To go into cabin 7 is to go into a world when my senses were keenly tuned and each impression had an impact.  It was a world of wanton discovery and excitement.  Outside of the cabin was a small rocky island where my father showed me a “rock” that could float(it was pumice).  My grandma had the best view of the river, and I loved to sit in her bedroom and watch the current flow as it approached the first riffle.  We floated the Rogue River from Eastin’s to Casey’s State Park many times.  There was one spot where the river flowed over a shallow bar into a log jam.  I remember hearing my first radio announcement:  ” Yesterday a group of boy scouts were drowned when their canoe overturned and they were swept under a log jam below Eastin’s Rogue Haven.”

Our Path To The River

After building our home in 1980, we had to clear out some brush and poison oak to create a path to the river.  Technically speaking, we are on one of the branches of the Rogue River.  However, this was not always the case.  A flood in the 1970s took the main river away from our property and destroyed one of Dad’s best steelhead holes, which included a whirlpool, and a small falls below it.  But we planted a few redwood trees that blended in well with the oak and ponderosa pine to form our special path.  We, and countless visitors have walked to the river, admiring the surrounding beauty as we headed for the water.  Indeed, our path to the river will always be a special place for us.sc0001a584  sc000086fdsc0000df2fsc000167bbsc0001cdf4OP 1IMG_4847IMG_4851IMG_5129sc000037c9

Scenes From The North Umpqua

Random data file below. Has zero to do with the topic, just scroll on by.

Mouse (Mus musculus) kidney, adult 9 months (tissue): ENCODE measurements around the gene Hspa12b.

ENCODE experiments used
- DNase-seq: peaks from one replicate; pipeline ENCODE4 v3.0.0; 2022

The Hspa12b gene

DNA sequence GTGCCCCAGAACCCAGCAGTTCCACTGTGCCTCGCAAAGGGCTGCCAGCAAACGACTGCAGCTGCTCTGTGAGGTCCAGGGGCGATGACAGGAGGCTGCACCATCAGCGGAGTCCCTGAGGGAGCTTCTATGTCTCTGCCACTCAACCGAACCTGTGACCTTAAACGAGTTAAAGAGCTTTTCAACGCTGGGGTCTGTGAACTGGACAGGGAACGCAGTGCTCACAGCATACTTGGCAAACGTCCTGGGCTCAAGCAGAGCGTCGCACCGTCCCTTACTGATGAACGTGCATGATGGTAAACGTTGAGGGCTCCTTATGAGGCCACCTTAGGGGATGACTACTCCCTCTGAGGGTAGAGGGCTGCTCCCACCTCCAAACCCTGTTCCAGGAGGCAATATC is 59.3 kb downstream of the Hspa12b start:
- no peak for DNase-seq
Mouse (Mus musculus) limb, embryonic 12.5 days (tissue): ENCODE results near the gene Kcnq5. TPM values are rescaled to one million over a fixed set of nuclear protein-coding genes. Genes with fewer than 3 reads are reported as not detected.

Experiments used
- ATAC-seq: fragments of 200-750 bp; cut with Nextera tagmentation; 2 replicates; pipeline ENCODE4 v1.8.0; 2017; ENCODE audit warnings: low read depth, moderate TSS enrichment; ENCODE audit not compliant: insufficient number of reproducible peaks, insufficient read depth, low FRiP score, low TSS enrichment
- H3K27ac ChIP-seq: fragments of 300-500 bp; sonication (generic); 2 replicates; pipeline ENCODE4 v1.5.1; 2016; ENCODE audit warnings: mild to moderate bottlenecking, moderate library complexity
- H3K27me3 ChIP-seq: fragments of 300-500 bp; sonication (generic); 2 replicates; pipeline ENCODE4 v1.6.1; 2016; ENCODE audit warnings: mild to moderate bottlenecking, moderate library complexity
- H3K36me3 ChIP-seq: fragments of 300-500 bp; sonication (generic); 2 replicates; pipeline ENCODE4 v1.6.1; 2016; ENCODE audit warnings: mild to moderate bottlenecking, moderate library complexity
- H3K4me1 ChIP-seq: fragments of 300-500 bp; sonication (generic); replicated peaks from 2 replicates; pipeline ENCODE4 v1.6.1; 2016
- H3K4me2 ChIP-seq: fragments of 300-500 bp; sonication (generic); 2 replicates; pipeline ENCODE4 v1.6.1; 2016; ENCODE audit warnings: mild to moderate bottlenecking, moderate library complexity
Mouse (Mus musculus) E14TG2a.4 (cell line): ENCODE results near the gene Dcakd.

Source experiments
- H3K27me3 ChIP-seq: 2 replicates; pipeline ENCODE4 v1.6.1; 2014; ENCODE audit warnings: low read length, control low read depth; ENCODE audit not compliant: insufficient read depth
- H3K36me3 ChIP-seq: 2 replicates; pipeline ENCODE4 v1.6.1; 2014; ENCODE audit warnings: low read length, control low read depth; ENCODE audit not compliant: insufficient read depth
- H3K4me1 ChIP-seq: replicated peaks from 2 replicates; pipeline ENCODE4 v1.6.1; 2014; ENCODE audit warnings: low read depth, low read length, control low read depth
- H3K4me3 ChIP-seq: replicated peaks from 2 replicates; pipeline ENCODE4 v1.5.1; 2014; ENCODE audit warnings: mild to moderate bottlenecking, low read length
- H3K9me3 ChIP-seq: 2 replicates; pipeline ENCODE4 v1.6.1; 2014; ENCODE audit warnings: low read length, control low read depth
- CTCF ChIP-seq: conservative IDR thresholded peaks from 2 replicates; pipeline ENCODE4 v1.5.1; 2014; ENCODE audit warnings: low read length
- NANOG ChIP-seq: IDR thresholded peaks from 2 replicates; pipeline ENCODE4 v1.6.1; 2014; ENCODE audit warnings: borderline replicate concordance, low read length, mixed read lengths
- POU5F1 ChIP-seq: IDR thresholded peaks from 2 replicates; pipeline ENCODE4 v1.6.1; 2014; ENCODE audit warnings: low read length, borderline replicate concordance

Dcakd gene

NU 5*NU 4The North Umpqua, which arises near Diamond Lake, is one of the most beautiful rivers in America.  Its blue-green water splashing over boulders is a must see for river enthusiasts.  An agreement was made with the Power Commission that if the extensive power plant was built there would be no further dams on the river.  That agreement, and the abundance of forestry-owned land has protected the North Umpqua from further human obstructions.  To top it off, the North Umpqua is world-renowned for its wonderful steelhead fishing.  It is not an easy river to fish, since it offers many ledge rocks that a careless angler could slip off of into turbulent water.  However, that situation deters few.  In fact, during the summer, the Steamboat area is strictly regulated by fishermen to ensure the best fishing.  Should you wish to stay the night, the Steamboat Lodge offers a sumptuous feast known as the Fisherman’s Dinner served at dusk.  From Boulder Creek Campground to Steamboat, the gradient and sharp rocks keep inner tubers and casual tahiti rafters off the river.  Famous rapids include Pinball(Class 4), which swirls around a series of boulders, and Boulder Hole(Class 3), a long rapid that ends in an abrupt drop around a corner.  The river flows through magnificent forest and is highlighted by awe-inspiring spires and rock formations.  The photos  include:   Approaching Boulder Hole, The last drop of Boulder Hole, Happy Rock, Rapid below Headknocker’s 3 .  If you get the chance, do visit!NU 1   NU 3